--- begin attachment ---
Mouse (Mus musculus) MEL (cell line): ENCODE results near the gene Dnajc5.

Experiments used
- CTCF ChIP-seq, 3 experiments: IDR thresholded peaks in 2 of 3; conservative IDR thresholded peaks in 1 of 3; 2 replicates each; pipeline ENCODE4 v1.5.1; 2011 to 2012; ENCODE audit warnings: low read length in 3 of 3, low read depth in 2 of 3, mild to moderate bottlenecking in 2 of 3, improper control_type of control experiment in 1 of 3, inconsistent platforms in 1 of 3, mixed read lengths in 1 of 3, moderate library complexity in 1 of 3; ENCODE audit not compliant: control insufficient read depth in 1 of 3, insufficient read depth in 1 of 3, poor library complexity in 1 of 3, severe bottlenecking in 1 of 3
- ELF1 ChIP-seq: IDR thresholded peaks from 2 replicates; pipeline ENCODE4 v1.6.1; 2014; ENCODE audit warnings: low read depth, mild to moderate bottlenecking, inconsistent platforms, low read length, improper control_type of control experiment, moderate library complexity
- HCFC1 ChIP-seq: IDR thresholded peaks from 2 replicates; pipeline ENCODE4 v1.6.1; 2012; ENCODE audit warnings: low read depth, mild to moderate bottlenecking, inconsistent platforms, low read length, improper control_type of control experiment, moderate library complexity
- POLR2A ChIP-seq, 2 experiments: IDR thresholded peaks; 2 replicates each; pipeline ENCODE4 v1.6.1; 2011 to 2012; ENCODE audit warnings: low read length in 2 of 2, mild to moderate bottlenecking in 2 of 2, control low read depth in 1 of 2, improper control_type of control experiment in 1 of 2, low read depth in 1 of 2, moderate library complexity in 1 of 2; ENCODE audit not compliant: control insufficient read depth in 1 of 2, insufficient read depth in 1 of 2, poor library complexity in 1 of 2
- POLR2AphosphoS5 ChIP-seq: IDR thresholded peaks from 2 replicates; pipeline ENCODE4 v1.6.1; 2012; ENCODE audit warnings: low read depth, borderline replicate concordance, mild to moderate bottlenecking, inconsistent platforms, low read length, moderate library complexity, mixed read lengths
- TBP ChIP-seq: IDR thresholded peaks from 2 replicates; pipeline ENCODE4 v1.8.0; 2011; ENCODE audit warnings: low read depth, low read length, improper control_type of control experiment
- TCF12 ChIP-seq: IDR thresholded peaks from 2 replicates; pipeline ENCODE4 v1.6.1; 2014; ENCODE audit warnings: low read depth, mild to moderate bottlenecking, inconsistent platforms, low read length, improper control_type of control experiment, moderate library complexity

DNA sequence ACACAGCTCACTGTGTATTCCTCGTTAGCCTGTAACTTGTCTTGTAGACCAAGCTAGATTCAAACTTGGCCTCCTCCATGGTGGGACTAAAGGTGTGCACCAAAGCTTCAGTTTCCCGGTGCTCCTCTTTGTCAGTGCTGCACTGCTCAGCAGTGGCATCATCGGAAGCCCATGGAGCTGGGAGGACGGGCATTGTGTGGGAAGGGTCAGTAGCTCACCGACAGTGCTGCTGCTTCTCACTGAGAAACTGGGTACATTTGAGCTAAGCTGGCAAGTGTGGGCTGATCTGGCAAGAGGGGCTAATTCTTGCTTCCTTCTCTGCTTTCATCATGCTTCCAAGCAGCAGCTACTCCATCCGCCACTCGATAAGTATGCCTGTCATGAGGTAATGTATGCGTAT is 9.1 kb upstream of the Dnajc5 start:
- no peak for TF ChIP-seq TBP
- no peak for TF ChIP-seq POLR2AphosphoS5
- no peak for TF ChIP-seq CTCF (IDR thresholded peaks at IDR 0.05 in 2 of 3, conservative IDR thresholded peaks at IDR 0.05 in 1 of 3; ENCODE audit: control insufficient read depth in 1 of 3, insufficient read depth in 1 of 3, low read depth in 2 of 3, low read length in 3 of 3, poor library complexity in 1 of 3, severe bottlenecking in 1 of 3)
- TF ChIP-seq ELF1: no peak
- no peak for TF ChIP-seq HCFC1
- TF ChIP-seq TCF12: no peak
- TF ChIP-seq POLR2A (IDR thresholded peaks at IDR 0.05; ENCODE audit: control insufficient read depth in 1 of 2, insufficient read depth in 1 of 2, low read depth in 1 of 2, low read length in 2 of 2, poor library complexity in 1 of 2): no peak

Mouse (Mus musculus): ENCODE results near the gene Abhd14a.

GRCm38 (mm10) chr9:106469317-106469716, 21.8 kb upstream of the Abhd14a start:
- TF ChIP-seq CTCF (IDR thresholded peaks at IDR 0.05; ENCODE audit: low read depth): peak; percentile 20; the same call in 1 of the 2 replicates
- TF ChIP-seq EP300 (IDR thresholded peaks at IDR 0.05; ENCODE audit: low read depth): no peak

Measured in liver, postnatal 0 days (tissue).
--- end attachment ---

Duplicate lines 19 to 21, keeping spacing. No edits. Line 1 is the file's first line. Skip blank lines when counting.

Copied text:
GRCm38 (mm10) chr9:106469317-106469716, 21.8 kb upstream of the Abhd14a start:
- TF ChIP-seq CTCF (IDR thresholded peaks at IDR 0.05; ENCODE audit: low read depth): peak; percentile 20; the same call in 1 of the 2 replicates
- TF ChIP-seq EP300 (IDR thresholded peaks at IDR 0.05; ENCODE audit: low read depth): no peak